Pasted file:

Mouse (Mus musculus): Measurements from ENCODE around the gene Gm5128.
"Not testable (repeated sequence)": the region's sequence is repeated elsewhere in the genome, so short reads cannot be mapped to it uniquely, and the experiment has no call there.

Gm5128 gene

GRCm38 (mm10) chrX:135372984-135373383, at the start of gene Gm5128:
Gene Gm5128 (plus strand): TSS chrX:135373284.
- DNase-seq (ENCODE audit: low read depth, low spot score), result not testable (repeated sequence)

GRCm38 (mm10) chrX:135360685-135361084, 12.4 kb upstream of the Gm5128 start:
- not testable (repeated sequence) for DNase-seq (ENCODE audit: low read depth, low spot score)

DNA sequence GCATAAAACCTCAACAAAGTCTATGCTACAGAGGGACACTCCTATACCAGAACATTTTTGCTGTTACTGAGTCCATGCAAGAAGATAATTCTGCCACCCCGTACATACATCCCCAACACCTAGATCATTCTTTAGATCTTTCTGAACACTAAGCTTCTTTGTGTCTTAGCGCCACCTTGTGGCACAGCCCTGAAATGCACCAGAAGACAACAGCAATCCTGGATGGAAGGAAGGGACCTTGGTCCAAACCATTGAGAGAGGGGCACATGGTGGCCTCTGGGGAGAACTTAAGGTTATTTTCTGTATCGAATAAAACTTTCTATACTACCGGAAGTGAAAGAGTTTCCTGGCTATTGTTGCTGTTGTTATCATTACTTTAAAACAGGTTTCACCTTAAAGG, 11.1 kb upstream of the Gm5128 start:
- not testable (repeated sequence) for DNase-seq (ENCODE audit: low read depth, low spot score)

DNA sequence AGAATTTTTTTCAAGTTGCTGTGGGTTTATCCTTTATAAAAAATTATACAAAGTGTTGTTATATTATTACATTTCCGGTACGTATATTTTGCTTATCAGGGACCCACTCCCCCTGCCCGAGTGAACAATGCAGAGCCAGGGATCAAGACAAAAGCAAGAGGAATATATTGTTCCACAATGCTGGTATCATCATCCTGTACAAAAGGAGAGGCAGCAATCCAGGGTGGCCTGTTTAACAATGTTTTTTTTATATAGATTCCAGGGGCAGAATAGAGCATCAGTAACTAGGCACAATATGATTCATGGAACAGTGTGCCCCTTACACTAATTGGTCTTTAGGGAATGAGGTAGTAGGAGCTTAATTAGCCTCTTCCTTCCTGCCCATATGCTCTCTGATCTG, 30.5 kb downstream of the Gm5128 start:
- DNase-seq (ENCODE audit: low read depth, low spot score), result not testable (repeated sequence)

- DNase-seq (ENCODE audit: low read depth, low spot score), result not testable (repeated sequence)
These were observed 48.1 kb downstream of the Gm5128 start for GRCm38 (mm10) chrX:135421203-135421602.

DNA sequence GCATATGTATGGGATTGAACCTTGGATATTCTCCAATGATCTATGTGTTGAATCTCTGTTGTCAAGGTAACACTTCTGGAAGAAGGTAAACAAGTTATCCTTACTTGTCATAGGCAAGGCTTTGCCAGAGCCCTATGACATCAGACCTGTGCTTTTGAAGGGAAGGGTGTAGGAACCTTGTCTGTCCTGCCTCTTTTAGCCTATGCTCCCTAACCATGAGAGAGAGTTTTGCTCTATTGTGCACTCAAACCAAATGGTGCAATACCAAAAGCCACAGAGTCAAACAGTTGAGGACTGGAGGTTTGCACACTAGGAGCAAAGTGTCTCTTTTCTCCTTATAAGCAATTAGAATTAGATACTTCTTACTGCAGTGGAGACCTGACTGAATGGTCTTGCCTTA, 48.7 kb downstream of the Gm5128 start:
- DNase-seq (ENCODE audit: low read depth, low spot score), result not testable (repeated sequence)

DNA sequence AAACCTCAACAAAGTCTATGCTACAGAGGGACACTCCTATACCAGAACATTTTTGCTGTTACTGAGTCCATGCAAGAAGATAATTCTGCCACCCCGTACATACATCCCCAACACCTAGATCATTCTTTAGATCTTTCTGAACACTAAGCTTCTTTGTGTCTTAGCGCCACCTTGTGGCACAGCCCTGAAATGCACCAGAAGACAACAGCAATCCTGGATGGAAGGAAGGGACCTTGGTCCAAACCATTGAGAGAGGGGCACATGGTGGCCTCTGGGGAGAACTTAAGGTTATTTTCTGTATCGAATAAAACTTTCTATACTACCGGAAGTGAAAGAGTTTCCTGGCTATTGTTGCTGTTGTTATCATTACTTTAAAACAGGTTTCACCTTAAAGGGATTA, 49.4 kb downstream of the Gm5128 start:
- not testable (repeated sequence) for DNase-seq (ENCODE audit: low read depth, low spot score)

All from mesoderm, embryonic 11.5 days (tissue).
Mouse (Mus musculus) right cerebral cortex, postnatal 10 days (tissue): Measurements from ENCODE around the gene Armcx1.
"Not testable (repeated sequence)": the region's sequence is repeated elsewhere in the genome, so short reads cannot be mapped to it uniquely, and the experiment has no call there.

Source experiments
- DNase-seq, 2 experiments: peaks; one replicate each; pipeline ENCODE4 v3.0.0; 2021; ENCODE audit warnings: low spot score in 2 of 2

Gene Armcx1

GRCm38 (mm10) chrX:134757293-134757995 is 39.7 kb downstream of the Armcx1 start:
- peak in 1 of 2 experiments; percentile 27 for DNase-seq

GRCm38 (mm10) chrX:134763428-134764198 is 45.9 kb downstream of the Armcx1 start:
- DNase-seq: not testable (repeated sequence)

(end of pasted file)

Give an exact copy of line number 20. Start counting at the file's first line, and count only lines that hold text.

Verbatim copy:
Mouse (Mus musculus) right cerebral cortex, postnatal 10 days (tissue): Measurements from ENCODE around the gene Armcx1.